The Daily Drucker : Organise Dissent

Decisions of the kind the executive has to make are not made well by acclamation. They are well made only if based on the clash of conflicting views, the dialogue between different points of view, the choice between different judgements. The first rule in decision making is that one does not make decision unless there is disagreement.
Alfred P Sloan Jr is reported to have said at meeting of one of the GM top ommittees, “Gentlemen, I take it we are all in complete agreement on the decision here.” Everyone around the table nodded assent. “Then,” continued Sloan, “I propose we postpone further discussion of this matter until our next meeting to give ourselves time to develop disagreement and perhaps gain some understanding of what the decision is all about.” There are three reasons why dissent is needed. It first safeguards the decision maker against becoming the prisoner of the organisation. Everybody is special pleader, trying – often in perfectly good faith – to obtain the decision he favours. Second, disagreement alone can provide alternatives to decision. And decision without an alternative is desperate gamblers’ throw, no matter how carefully thought through it might be. Above all, disagreement is needed to stimulate the imagination.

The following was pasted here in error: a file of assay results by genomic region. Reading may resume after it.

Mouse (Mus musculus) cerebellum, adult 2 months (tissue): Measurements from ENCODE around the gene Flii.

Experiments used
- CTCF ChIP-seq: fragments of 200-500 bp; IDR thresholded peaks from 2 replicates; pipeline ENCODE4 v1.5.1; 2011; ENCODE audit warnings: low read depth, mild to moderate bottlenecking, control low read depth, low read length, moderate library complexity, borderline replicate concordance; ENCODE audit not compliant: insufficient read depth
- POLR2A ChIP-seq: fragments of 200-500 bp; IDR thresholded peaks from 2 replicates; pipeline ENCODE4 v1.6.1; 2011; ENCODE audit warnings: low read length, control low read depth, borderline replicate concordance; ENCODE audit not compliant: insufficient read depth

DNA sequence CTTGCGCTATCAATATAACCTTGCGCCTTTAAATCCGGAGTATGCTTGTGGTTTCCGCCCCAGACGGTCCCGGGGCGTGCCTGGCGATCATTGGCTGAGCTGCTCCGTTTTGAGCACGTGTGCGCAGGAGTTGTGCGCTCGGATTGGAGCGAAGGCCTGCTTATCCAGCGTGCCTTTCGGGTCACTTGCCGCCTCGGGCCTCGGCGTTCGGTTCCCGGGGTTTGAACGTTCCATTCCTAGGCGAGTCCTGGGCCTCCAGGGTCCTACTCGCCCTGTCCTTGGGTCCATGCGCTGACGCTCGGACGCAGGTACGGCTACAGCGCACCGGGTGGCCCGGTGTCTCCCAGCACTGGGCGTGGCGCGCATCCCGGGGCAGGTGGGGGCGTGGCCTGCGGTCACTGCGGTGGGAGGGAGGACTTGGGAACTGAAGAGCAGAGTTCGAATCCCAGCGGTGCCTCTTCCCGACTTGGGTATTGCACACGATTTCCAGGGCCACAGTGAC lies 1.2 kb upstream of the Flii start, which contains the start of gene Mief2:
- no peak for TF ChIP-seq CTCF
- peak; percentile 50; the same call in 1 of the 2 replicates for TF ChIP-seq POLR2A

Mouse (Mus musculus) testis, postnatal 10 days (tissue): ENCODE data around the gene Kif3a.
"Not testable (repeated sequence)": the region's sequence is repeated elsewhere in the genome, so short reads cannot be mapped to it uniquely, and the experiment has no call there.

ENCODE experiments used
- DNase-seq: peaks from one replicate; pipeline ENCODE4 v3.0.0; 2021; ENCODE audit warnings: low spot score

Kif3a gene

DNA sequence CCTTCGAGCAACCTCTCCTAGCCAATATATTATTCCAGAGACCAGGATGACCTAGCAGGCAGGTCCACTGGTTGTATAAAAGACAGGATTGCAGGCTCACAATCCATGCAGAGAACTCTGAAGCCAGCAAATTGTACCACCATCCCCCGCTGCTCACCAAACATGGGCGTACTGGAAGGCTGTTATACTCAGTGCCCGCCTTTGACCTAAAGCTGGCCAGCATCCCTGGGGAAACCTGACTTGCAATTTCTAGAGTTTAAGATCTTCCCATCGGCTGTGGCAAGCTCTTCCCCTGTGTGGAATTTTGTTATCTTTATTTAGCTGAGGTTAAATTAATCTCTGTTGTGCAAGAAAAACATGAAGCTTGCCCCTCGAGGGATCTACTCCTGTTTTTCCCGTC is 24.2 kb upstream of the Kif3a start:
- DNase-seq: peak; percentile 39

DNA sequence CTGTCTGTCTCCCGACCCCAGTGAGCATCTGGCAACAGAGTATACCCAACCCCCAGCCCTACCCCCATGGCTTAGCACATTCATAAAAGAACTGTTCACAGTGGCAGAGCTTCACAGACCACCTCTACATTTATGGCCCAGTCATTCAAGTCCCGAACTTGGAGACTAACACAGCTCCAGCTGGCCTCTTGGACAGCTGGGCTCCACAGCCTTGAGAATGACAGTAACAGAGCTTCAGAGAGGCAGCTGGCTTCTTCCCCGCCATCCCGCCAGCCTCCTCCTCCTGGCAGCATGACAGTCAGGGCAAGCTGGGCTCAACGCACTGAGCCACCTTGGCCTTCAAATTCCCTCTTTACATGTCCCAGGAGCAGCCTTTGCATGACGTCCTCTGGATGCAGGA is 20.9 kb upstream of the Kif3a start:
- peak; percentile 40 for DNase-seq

ACTION POINT: Organise dissent for particular decision by bringing people with points of view into the decision process. Choose on the basis of “what is right” not “who is right”.

Management Tasks, Responsibilities, Practices

Extracted from Peter Drucker’s book The Daily Drucker.

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